bitvec
Spaceefficient bit vectors https://github.com/Bodigrim/bitvec
LTS Haskell 14.1:  1.0.0.1@rev:1 
Stackage Nightly 20190820:  1.0.0.1@rev:1 
Latest on Hackage:  1.0.0.1@rev:1 
Module documentation for 1.0.0.1
bitvec1.0.0.1@sha256:04ba2e92d4a6a4c1752047681bcdd8acb101fec7d80e8cde9d83506122611061,3760
bitvec
A newtype over Bool
with a better Vector
instance.
The vector
package represents unboxed arrays of Bool
spending 1 byte (8 bits) per boolean.
This library provides a newtype wrapper Bit
and a custom instance
of unboxed Vector
, which packs bits densely,
achieving 8x less memory footprint.
The performance stays mostly the same;
the most significant degradation happens for random writes
(up to 10% slower).
On the other hand, for certain bulk bit operations
Vector Bit
is up to 64x faster than Vector Bool
.
Thread safety
Data.Bit
is faster, but writes and flips are threadunsafe. This is because naive updates are not atomic: read the whole word from memory, then modify a bit, then write the whole word back.Data.Bit.ThreadSafe
is slower (up to 20%), but writes and flips are threadsafe.
Similar packages

array
is memoryefficient forBool
, but lacks a handyVector
interface and is not threadsafe.
Quick start
Consider the following (very naive) implementation of
the sieve of Eratosthenes. It returns a vector with True
at prime indices and False
at composite indices.
import Control.Monad
import Control.Monad.ST
import qualified Data.Vector.Unboxed as U
import qualified Data.Vector.Unboxed.Mutable as MU
eratosthenes :: U.Vector Bool
eratosthenes = runST $ do
let len = 100
sieve < MU.replicate len True
MU.write sieve 0 False
MU.write sieve 1 False
forM_ [2 .. floor (sqrt (fromIntegral len))] $ \p > do
isPrime < MU.read sieve p
when isPrime $
forM_ [2 * p, 3 * p .. len  1] $ \i >
MU.write sieve i False
U.unsafeFreeze sieve
We can switch from Bool
to Bit
just by adding newtype constructors:
import Data.Bit
import Control.Monad
import Control.Monad.ST
import qualified Data.Vector.Unboxed as U
import qualified Data.Vector.Unboxed.Mutable as MU
eratosthenes :: U.Vector Bit
eratosthenes = runST $ do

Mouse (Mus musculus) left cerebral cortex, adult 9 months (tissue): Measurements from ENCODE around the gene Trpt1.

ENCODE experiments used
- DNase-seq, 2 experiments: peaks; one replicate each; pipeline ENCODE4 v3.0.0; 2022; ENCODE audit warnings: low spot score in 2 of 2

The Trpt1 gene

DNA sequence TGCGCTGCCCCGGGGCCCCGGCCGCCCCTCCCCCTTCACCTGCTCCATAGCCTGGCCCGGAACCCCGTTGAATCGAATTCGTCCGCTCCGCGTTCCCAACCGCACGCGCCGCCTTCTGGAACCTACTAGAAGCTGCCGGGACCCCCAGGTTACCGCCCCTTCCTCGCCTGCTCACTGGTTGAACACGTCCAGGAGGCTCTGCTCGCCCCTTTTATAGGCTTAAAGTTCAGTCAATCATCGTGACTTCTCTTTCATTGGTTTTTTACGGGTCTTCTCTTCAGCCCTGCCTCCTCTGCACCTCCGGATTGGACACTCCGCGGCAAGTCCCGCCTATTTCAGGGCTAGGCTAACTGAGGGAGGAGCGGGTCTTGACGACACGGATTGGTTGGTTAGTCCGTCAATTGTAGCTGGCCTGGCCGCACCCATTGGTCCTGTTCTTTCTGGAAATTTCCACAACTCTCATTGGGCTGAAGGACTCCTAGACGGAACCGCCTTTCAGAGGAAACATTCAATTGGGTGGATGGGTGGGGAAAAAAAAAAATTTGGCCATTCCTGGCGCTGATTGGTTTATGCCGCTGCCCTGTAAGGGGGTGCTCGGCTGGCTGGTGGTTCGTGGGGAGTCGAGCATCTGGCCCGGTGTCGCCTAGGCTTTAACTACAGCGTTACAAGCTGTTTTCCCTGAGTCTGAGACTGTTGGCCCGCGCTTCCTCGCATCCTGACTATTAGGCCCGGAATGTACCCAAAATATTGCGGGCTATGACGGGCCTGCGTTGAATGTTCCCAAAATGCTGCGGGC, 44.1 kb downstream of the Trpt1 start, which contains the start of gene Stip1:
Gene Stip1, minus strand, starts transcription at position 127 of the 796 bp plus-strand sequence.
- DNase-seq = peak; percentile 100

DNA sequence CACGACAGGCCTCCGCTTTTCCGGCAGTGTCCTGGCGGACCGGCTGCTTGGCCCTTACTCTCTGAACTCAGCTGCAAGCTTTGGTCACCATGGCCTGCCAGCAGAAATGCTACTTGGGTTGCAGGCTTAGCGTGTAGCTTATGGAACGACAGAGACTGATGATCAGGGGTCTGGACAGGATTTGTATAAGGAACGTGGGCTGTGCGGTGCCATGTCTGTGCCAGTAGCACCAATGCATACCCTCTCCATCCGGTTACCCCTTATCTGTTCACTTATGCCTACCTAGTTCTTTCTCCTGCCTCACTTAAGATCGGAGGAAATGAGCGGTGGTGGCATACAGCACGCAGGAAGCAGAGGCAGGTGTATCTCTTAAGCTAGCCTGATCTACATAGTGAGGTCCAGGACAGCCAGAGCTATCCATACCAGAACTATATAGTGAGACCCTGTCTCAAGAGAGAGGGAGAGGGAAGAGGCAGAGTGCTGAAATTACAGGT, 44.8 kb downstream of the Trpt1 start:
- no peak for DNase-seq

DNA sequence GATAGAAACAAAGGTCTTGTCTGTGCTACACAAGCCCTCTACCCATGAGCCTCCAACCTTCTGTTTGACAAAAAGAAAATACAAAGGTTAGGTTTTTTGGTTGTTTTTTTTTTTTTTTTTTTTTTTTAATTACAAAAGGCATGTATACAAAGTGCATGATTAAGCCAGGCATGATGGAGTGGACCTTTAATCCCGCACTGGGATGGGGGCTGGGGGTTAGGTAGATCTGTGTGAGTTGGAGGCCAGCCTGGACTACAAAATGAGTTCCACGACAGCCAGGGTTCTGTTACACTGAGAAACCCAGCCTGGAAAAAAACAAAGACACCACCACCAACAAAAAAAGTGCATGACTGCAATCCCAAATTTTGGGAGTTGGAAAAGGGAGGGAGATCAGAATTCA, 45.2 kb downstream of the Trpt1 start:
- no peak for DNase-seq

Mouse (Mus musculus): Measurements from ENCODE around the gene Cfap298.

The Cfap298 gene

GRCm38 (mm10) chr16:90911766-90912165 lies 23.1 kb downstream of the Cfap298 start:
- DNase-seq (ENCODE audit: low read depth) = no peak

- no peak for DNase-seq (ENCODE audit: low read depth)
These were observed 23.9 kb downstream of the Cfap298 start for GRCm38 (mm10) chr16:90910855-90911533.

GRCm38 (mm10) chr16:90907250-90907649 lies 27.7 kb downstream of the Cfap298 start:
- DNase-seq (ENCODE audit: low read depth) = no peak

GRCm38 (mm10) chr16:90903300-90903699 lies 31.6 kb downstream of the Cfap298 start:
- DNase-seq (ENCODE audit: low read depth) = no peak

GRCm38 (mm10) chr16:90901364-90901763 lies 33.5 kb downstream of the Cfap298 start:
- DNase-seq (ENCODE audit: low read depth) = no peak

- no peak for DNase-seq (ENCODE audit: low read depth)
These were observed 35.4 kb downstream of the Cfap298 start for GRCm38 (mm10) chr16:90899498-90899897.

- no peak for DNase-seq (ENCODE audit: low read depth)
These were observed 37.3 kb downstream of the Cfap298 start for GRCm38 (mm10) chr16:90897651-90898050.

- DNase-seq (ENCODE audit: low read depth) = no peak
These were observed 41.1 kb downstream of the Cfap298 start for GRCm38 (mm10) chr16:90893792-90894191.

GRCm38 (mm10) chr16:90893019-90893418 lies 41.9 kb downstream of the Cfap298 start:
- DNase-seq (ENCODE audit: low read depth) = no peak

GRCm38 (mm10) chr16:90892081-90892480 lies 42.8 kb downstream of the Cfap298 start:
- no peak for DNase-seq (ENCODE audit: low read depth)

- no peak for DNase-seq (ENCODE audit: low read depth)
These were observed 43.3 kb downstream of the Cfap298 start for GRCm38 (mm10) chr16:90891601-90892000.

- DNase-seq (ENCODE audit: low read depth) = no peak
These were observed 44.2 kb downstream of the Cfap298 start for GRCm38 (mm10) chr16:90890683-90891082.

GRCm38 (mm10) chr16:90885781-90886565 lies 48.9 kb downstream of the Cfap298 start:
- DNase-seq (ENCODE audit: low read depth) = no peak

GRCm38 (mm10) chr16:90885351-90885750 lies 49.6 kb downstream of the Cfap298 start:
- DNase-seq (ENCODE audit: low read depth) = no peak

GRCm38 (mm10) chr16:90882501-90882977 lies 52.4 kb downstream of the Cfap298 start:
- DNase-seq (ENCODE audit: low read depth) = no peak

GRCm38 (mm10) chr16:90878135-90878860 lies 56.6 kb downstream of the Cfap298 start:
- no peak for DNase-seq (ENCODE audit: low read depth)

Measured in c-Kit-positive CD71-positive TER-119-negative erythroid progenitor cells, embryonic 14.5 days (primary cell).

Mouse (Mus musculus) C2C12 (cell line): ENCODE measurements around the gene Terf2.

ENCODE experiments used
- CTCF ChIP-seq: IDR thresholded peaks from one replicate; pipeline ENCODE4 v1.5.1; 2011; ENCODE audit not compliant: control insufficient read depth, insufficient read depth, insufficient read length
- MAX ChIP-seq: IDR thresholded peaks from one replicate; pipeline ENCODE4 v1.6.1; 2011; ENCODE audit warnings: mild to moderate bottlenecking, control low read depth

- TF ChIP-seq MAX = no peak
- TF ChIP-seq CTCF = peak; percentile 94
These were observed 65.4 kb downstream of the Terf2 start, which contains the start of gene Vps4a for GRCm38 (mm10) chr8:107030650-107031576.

let len = 100
sieve < MU.replicate len (Bit True)
MU.write sieve 0 (Bit False)
MU.write sieve 1 (Bit False)
forM_ [2 .. floor (sqrt (fromIntegral len))] $ \p > do
Bit isPrime < MU.read sieve p
when isPrime $
forM_ [2 * p, 3 * p .. len  1] $ \i >
MU.write sieve i (Bit False)
U.unsafeFreeze sieve
Bit
based implementation requires 8x less memory to store
the vector. For large sizes it allows to crunch more data in RAM
without swapping. For smaller arrays it helps to fit into
CPU caches.
> listBits eratosthenes
[2,3,5,7,11,13,17,19,23,29,31,37,41,43,47,53,59,61,67,71,73,79,83,89,97]
There are several highlevel helpers, digesting bits in bulk,
which makes them up to 64x faster than respective counterparts
for Vector Bool
. One can query population count (popcount)
of a vector (giving us the primecounting function):
> countBits eratosthenes
25
And viceversa, query an address of the nth set bit (which corresponds to the nth prime number here):
> nthBitIndex (Bit True) 10 eratosthenes
Just 29
One may notice that the order of the inner traversal by i
does not matter and get tempted to run it in several parallel threads.
In this case it is vital to switch from Data.Bit
to Data.Bit.ThreadSafe
,
because the former is threadunsafe with regards to writes.
There is a moderate performance penalty (up to 20%)
for using the threadsafe interface.
Changes
1.0.0.1
 Performance improvements.
1.0.0.0
 Redesign API from the scratch.
 Add a threadsafe implementation.
 Add ‘nthBitIndex’ function.
0.2.0.1
 Fix ‘Read’ instance.
0.2.0.0
 Remove handwritten ‘Num’, ‘Real’, ‘Integral’, ‘Bits’ instances.
 Derive ‘Bits’ and ‘FiniteBits’ instances.
 Expose ‘Bit’ constructor directly and remove ‘fromBool’ function.
 Rename ‘toBool’ to ‘unBit’.
0.1.1.0
 Fix bugs in
MVector
andVector
instances ofBit
.  Speed up
MVector
andVector
instances ofBit
.